On Wednesday, scientists published the most comprehensive analysis of the human genome, and their findings offered a very different view of human DNA than was previously understood or even imagined. Dr. Bradley Bernstein, an Encode researcher and associate professor at Harvard Medical School and the Broad Institute, believes the findings will result in a better understanding of diseases such as diabetes, and also lead to more effective treatments.
Oscar Pistorius, the South African sprinter, was widely expected to win the men’s 200 meter finals at the Paralympics, but he was beaten by another double amputee, Alan Oliveira. Did the rival sprinter's prosthetics offer him an unfair advantage?
Closing a controversial three-year investigation, Attorney General Eric Holder announced yesterday that no one will be prosecuted for harsh interrogation techniques carried out by the CIA that resulted in the deaths of two prisoners.
After a tough struggle for the GOP with women voters over the past few weeks, following controversial comments from Republican Congressman Todd Akin, has Ann Romney emerged as a new national figure for women?
Shares of Samsung Electronics fell by almost 7.5 percent in trading in Asia today, investors no doubt responding to the decision against the electronics company by a federal jury in California. On Friday, the jury ordered that Samsung pay its rival Apple more than a billion dollars in damages for patent infringement.
Last year Brevik killed 77 people and wounded hundreds when he bombed buildings in Norway's capital Oslo and then fired on a summer youth camp on Utoya island. This morning, a court in Norway sentenced Anders Breivik to 21 years in prison.
The Libor scandal hasn't gone away — it's only getting bigger. New York State attorney general Eric Schneiderman has subpoenaed several of the world's leading banks, including Barclays, for possible manipulation of interest rates. Connecticut's attorney general has also joined the investigation.
The Ethiopian Prime Minister Meles Zenawi was a friend and ally to many in Washington. He died on Monday of complications following a long illness at the age of 57. His death, though not unexpected, is likely to cause concern because of the country's strategic importance.
The new civilian president of Egypt, Mohammed Morsi, has called on Egyptians to rally behind him after he removed one of the most powerful military men from the armed forces.
The Wall Street bank Goldman Sachs has faced intense scrutiny for its alleged involvement in the types of dodgy mortgage deals that led to the 2008 financial crisis. But after an extensive investigation, the Justice Department has announced that won't prosecute Goldman Sachs or its employees for alleged wrongdoing.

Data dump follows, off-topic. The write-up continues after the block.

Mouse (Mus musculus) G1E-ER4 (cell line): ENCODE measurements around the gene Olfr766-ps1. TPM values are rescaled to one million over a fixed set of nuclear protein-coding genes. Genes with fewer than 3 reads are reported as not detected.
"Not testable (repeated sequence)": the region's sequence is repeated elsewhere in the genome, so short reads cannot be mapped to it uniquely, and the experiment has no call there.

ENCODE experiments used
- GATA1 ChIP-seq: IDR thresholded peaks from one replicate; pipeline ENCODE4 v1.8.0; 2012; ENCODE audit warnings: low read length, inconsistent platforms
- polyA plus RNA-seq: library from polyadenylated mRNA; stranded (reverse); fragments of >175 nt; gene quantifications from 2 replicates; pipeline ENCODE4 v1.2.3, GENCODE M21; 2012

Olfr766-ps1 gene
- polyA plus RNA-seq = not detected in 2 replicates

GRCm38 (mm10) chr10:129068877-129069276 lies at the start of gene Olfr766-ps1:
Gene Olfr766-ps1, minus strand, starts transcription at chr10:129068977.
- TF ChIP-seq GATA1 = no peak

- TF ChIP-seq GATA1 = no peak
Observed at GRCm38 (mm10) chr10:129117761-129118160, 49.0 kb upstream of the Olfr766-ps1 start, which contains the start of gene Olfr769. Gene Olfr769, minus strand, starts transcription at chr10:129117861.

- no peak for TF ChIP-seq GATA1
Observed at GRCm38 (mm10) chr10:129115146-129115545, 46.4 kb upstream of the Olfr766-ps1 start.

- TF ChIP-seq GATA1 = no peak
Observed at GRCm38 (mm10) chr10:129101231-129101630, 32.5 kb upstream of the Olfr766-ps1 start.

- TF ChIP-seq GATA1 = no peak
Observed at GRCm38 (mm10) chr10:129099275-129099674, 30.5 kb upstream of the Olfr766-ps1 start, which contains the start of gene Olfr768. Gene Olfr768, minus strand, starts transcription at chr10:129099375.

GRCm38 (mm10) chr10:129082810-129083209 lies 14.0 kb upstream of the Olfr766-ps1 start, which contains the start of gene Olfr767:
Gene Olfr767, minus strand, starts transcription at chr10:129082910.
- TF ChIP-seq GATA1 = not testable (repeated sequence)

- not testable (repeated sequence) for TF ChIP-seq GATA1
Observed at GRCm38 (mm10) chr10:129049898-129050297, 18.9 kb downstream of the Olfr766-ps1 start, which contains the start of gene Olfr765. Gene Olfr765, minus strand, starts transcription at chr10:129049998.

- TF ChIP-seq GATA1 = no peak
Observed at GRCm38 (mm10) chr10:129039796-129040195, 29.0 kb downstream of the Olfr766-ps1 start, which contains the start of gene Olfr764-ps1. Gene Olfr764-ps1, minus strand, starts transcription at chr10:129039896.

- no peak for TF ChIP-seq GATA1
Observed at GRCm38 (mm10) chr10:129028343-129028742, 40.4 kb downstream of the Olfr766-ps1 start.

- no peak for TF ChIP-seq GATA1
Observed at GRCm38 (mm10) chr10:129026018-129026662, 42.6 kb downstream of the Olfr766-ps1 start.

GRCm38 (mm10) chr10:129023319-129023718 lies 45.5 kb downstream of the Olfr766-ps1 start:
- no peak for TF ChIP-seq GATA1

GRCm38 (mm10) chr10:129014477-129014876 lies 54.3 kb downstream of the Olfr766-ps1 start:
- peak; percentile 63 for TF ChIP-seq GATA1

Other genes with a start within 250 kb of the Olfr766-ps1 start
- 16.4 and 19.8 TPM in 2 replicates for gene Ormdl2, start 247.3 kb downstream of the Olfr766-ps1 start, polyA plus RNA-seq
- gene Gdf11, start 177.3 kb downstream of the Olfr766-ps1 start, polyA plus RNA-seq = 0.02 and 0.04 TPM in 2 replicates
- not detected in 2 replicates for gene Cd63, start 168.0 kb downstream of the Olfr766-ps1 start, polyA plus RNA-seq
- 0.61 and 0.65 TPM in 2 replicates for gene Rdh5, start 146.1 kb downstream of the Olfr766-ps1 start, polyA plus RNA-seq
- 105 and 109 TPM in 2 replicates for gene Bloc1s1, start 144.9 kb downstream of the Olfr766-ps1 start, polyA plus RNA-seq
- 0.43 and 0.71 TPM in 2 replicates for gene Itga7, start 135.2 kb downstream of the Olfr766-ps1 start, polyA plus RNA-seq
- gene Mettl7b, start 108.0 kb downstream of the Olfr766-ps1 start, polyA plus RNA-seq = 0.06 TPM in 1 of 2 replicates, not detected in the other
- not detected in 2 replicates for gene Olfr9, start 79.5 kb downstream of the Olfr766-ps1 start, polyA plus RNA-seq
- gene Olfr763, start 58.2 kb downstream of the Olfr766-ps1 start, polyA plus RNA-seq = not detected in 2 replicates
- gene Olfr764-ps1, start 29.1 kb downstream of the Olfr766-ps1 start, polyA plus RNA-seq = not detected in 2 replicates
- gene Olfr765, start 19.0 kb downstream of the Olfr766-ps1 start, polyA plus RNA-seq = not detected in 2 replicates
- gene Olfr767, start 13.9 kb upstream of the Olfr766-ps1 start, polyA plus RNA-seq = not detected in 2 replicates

During the Vietnam War, the U.S. sprayed millions of gallons of the toxic defoliant known as Agent Orange over jungle areas to destroy enemy cover. Today, the U.S. has begun clean-up project in an effort to build ties between the countries.
Yesterday, New York's top banking regulator accused the British bank Standard Chartered of secretly helping the Iranian government to launder billions of dollars. Now other authorities investigating the bank are questioning just how expansive Standard Chartered's mistakes were.
Syria's Prime Minister, Riyadh Farid Hejab, has defected to Jordan, according to the Jordanian Government. But state-run media in Syria says he was "fired." Dale Gavlak is a reporter for our partner the BBC and joins us from the Jordanian capital Amman.
The Takeaway covers breaking news from Syria's capital, where a short time ago a large suicide blast reportedly killed Syria's Defense Minister and President Assad's brother-in-law. We will be bringing new guests in and updating the audio as we continue our live coverage through 10am EST.
With only 11 days until the Olympic Games opens in London, thousands of athletes and officials are pouring into the British capital. But there are some serious concerns about security preparations for the Games.
In a rare exchange, former diplomat Michael Semple interviewed a veteran leader of the Afghan Taliban and learned about the organization's plans for the country after the United States withdraws from the country in 2014.
It took a celebrity to break the silence inside black America about HIV/AIDS. The celebrity was basketball legend, Magic Johnson, who announced that he was HIV-positive back in 1991. Now a new documentary explores what it will take to end the epidemic in the African American community.
Over the weekend Libyans voted in the first free national elections since the demise of dictator Colonel Moammar Gaddafi. During all the changes and turmoil in Libya last year, there's one guest we interviewed a number of times on the show: Matthew VanDyke. Last year, VanDyke was captured by Gaddafi loyalists in Libya and held in solitary confinement for about six months before he escaped. VanDyke eventually came home, but he never lost his love for Libya or the Libyan people.
Thousands of internet users in this country and around the world could lose their connection on Monday, the result of the so-called DNS Changer virus. The malware has been around for several years and last year, the FBI charged those responsible for creating the virus.
Losses from the bet "gone wrong" at JPMorgan Chase could total as much as $9 billion. Last month, chief executive Jamie Dimon said the bank had lost $2 billion on a dodgy bet on credit derivatives. But according to our partner The New York Times, that's just the tip of the iceberg.